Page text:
Pema Rigdzin wrote:
muni wrote:No separation Dzogchen-Dzogchenpa. practice= to "remain" in nondual awareness, no any practioner-practice separation can be. No self-spot taint wholeness, no striving can be. Other Yoga tool may help.
Yes yes, we all get this, but does this mean to you that Kuntuzangpo's Dzogchen teachings are untrue? Namely, that "there is one basis but two paths: rigpa and marigpa"? Is it not as Kuntuzangpo has said, that with marigpa, beings wander through the six realms?
I have here the words of Dzongzar Rinpoche on the wall, not that they are asked, still:
Alll compounded things are impermanent
All emotions are pain
All things have no inherent existence
Nirvana is beyond concept.
Only conceptual analysis sees true/not true, contradictions. Elaborating thoughts about, exhausting intellectual thoughts and emotions cannot recognize emptiness. Coarse mind cannot be in empty play, only awareness. awareness in empty play is nothing to reject nor to accept.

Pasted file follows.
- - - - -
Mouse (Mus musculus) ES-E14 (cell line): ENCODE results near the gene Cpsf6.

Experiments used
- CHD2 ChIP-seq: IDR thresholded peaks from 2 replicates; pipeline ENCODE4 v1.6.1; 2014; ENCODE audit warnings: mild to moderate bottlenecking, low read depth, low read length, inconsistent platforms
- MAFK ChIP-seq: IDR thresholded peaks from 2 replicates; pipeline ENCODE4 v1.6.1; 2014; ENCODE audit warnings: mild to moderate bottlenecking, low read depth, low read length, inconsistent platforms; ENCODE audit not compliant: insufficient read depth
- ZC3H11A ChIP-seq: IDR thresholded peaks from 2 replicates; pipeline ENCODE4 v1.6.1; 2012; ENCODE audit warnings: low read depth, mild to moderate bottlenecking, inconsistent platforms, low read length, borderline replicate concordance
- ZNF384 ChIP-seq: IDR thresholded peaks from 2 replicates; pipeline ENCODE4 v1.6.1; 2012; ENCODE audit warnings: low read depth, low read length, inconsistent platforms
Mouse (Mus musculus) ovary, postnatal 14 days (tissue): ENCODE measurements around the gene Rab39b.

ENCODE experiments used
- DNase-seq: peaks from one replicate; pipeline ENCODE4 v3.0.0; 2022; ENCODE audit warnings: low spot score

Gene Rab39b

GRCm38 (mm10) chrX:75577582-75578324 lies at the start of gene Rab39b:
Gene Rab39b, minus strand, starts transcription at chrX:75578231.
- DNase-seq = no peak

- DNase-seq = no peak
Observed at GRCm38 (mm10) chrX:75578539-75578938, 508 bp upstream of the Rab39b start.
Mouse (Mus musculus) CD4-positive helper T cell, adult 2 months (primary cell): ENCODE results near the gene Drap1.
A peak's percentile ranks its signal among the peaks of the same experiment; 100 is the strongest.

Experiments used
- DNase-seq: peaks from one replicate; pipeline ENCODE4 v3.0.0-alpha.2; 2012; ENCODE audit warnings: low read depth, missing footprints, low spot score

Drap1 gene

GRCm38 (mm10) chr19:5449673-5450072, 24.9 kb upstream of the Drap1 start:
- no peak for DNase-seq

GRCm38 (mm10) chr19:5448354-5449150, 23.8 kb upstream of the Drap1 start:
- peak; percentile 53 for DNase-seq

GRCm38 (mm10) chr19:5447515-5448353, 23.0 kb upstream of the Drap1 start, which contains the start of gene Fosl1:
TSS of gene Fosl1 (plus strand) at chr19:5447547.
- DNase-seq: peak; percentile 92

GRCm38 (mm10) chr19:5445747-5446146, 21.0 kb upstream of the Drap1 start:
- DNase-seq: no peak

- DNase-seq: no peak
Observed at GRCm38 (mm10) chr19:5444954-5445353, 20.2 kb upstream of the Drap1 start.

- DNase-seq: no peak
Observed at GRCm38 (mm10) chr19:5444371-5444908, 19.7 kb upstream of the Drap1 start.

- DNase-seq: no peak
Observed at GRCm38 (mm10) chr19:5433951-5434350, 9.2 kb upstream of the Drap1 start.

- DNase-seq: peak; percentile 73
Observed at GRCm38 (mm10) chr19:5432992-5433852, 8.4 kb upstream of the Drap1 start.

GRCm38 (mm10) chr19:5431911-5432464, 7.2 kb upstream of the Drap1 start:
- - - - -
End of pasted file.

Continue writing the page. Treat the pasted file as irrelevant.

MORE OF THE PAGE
Once I learned swimming. Putted feet in the water, aah, so cold. Then I was pushed in the water and got to hear: chin up, legs so, arms so. Oh well i thought, cannot manage that all at once, cannot do that...struggling...blub blub blub. Than I said: stop talking now. Went back in the water, not following bla bla mind, just swimming aware in empty vastness of water.
To elaborate about how Dzogchen exactly is, is ma rigpa and competition in debate turns far away from relax nonduality.
To be aware of emotions, thoughts, to be aware of their emptiness, than mind cannot get lost in following them and cannot rush out to an object in deluded action.
Dear Pema, I think there is no way to explain Dzogchen by these limited words. Like a recipe for bread is not filling a stomach.
‘View like the sky’ means that nothing is held onto in any way whatsoever. You are not stuck anywhere at all. In other words, there is no discrimination as to what to accept and what to reject; no line is drawn separating one thing from another. ‘Conduct as fine as barley flour’ means that there is good and evil, and one needs to differentiate between the two. Give up negative deeds; practice the Dharma. In your behaviour, in your conduct, it is necessary to accept and reject.” Guru Rinpoche